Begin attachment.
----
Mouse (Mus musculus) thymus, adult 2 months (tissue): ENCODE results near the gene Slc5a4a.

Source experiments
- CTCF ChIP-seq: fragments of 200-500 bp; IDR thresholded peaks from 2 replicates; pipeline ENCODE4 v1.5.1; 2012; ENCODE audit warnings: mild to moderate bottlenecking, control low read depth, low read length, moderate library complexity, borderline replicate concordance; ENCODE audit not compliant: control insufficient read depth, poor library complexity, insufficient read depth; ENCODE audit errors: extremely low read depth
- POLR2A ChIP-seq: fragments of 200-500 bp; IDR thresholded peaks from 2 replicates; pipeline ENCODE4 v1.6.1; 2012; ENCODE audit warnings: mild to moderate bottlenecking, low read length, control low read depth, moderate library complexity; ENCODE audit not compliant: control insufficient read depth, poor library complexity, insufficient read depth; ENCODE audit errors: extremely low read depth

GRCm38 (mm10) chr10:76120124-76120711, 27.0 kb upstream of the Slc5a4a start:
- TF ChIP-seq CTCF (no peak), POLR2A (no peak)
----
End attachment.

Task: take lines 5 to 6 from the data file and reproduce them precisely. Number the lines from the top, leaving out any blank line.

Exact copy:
GRCm38 (mm10) chr10:76120124-76120711, 27.0 kb upstream of the Slc5a4a start:
- TF ChIP-seq CTCF (no peak), POLR2A (no peak)